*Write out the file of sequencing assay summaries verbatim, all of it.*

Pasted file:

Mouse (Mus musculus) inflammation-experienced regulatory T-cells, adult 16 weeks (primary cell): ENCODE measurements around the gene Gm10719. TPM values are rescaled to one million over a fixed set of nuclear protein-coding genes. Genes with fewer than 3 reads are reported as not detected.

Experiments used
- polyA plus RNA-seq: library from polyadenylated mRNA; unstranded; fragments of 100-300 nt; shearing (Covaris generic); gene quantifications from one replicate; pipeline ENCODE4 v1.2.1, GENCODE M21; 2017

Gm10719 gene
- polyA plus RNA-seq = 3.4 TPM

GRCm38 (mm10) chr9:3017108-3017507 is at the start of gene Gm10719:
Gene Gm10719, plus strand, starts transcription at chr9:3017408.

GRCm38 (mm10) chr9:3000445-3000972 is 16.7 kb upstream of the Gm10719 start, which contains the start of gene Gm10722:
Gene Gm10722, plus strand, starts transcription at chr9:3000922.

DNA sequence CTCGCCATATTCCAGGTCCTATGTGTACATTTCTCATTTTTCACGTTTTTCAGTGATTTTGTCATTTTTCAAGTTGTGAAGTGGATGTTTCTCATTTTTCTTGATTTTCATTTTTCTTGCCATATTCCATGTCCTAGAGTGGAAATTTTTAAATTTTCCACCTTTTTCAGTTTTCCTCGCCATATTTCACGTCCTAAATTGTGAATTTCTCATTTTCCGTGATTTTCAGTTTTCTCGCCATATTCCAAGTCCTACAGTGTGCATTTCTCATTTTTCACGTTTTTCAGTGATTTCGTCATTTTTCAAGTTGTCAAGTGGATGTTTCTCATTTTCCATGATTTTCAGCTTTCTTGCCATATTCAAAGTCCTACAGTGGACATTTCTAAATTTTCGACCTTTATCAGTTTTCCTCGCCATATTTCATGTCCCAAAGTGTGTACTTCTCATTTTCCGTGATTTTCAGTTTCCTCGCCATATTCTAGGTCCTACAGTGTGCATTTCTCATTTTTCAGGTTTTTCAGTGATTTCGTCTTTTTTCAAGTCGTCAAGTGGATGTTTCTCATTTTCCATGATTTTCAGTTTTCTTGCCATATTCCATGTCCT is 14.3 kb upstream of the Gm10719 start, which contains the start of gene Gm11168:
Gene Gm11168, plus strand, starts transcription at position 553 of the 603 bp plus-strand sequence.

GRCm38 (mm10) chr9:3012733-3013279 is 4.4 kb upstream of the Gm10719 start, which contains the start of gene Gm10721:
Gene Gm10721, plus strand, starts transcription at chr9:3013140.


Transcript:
Mouse (Mus musculus) inflammation-experienced regulatory T-cells, adult 16 weeks (primary cell): ENCODE measurements around the gene Gm10719. TPM values are rescaled to one million over a fixed set of nuclear protein-coding genes. Genes with fewer than 3 reads are reported as not detected.

Experiments used
- polyA plus RNA-seq: library from polyadenylated mRNA; unstranded; fragments of 100-300 nt; shearing (Covaris generic); gene quantifications from one replicate; pipeline ENCODE4 v1.2.1, GENCODE M21; 2017

Gm10719 gene
- polyA plus RNA-seq = 3.4 TPM

GRCm38 (mm10) chr9:3017108-3017507 is at the start of gene Gm10719:
Gene Gm10719, plus strand, starts transcription at chr9:3017408.

GRCm38 (mm10) chr9:3000445-3000972 is 16.7 kb upstream of the Gm10719 start, which contains the start of gene Gm10722:
Gene Gm10722, plus strand, starts transcription at chr9:3000922.

DNA sequence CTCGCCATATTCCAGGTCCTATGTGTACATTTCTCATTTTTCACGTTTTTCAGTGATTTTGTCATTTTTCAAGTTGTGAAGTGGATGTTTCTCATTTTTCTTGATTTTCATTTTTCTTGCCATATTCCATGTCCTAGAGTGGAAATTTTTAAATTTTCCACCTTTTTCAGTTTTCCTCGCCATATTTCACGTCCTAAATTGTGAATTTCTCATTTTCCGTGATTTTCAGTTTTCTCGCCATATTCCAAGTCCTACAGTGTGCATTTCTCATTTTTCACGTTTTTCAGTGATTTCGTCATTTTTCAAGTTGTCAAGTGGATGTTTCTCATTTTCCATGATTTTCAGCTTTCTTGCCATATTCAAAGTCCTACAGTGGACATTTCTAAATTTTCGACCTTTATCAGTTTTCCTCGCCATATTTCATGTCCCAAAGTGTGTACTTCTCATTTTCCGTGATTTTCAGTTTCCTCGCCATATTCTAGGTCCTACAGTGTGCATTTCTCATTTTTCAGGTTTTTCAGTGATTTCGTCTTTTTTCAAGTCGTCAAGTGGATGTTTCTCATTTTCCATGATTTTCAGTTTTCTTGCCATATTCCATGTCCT is 14.3 kb upstream of the Gm10719 start, which contains the start of gene Gm11168:
Gene Gm11168, plus strand, starts transcription at position 553 of the 603 bp plus-strand sequence.

GRCm38 (mm10) chr9:3012733-3013279 is 4.4 kb upstream of the Gm10719 start, which contains the start of gene Gm10721:
Gene Gm10721, plus strand, starts transcription at chr9:3013140.